Singapore Roundtable: Discussing Inequality in Singapore

Singapore Roundtable: Discussing Inequality in Singapore

by Atikah Amalina

APC members and guests gathered at Quantedge Foundation on 7 May 2018 to discuss inequality in Singapore, together with Professor Teo You Yenn, Associate Professor and Head of Sociology at Nanyang Technology University.

Dr Teo’s book, “This is How Inequality Looks Like”, was published earlier this year, and includes real case-studies that flesh out the day-to-day experiences of the low income, gleaned through her years of on-the-ground research on the issue.

The discussion around inequality is a necessarily brave one as it is one of relativities.  It is about looking at the fact that some people lack those things which others in society take for granted.

“It is not a problem about “them” but a problem for “us”,” Dr Teo reminded.

Why should we care about inequality?  Former Lead Economist of World Bank and leading scholar on income inequality, Branko Milanovic, argues that the social stability and social fabric of a society are torn apart if there are very large income differences.  As a nation, social stability is something we need to be concerned about for long-term sustainability and progress.

Setting up the discussion, Dr Teo acknowledged that the world is “impatient for solutions”, but has found that as a society we have some “deep prejudices”.

One such example of prejudices and lack of insight that needs to be addressed is the myth that the circumstances faced by the low income are only a result of their deviance from the self-reliant mindset or poor personal choices.  She argued that their problems cannot be talked about as merely psychological, but they are of real outcomes of policies and circumstances.

“People lack actual ability to control their lives, they lack bargaining power, they lack enough money, lack adequate space to nurture family lives… thinking about their lives different will not change their lives,” she asserted.

The attendees then engaged in a vibrant discussion with Dr Teo, as issues on education, access to aid and dignity, and private funders’ role in addressing inequality were tabled.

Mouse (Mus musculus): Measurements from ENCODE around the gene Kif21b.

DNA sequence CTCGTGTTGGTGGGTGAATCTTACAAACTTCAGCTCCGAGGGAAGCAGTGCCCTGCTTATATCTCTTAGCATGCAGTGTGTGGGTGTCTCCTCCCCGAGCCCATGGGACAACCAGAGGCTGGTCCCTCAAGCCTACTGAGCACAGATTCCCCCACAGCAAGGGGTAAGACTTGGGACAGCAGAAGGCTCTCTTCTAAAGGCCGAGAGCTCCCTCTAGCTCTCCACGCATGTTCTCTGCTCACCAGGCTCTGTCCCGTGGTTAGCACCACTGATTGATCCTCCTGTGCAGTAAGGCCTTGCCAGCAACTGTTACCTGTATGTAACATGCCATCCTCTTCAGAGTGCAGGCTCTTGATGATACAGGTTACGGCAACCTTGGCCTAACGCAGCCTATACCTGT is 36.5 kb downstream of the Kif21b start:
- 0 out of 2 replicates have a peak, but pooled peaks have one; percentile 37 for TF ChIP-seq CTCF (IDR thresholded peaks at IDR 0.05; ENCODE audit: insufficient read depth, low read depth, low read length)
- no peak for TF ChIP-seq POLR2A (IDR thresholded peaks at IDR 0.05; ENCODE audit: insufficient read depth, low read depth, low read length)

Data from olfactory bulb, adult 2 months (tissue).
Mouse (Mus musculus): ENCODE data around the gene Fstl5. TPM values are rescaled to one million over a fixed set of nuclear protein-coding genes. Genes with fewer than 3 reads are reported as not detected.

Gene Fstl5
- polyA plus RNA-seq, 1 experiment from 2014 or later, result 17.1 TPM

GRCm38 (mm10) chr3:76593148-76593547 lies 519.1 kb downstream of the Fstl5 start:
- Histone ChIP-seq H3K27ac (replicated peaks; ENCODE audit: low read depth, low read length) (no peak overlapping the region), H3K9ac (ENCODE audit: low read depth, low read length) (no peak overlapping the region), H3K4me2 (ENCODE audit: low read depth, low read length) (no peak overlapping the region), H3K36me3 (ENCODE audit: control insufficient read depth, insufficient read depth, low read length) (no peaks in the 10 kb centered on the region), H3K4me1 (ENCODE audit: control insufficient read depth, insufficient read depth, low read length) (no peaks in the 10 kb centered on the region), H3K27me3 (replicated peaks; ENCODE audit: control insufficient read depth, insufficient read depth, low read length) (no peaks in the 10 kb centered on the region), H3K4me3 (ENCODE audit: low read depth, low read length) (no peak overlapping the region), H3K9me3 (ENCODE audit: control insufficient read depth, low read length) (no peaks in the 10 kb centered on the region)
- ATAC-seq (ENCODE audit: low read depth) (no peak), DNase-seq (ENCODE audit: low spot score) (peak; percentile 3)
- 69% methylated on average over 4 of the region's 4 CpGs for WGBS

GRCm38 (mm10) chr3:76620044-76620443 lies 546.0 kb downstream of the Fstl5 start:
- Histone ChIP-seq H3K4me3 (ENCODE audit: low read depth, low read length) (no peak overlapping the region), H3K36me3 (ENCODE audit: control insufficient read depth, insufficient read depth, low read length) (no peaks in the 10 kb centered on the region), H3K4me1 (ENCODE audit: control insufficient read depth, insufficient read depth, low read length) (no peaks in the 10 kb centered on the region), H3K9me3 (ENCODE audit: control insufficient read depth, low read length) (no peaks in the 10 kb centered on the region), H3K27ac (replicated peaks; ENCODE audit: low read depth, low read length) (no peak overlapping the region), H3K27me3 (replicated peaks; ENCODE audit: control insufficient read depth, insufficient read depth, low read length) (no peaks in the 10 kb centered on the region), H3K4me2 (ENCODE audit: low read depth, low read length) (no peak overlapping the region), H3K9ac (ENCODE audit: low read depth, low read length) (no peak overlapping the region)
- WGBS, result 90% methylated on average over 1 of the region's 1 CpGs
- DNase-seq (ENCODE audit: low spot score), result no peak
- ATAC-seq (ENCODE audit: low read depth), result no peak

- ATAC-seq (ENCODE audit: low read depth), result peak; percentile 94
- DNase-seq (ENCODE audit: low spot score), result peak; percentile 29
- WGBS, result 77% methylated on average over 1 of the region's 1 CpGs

Particularly, issues on the Singapore education system saw passionate discourse as attendees confronted their personal ideals on the meritocratic system and its promise as a social equaliser.  As parents themselves and social observers, it was clear that education has not delivered on its promise for greater social mobility.

Dr Teo clarified that with regard to caregiving and education, everybody within the system regardless of class pays in different ways. The way the education system has played out has made it harmful and costly to children and parents across the board.  Primarily, the increasing reliance on tuition and pre-school education to supplement the mainstream education in school, of which people with limited income have little to no access to, further fuels inequality.

APC CEO Laurence Lien, who was moderating the discussion, then moved to propose several actions that philanthropists could take the lead in, including raising capacity of the future generation and advocacy.  Laurence shared his experience chairing an advocacy campaign, “Singaporeans Against Poverty” in 2013, a campaign that aimed to raise awareness about poverty in Singapore, which cost around $100,000 (with much pro bono work) and received much traction.

In relation to the proposal, Dr Teo shared her thoughts about what to keep in mind when moving forward with such initiatives, including the needs of parents to support them in giving the best for their children and in maximising the strengths and social skills the low income already have.

A key sentiment that was also repeatedly raised by Dr Teo was the need to question personal assumptions and beliefs about problems before jumping into solutions.

It is crucial to understand that the way problems are framed lends heavily into the way solutions pan out.  If philanthropists, such as APC members, want to take a step into the equation to co-create solutions, it will be important to avoid narrow understandings and explore the multi-faceted nature of the problems.  Research needs to be done so people can carry out work based on rational and sensible data.

Attendees walked away from the timely discussion enriched by important insights into inequality in Singapore.

It was admittedly not the easiest of conversations to have, as one needed to examine one’s privilege and role in reproducing inequality, and also of the pristine image of Singapore.  However, it is a necessary conversation as Singapore continues moving forward as a society.

Note: Dr Teo wrote an article after the meeting, which also reflected on the Singapore President’s inaugural address to parliament, where she focused on social inequality: Why investing in early childhood education cannot be the primary solution to inequality.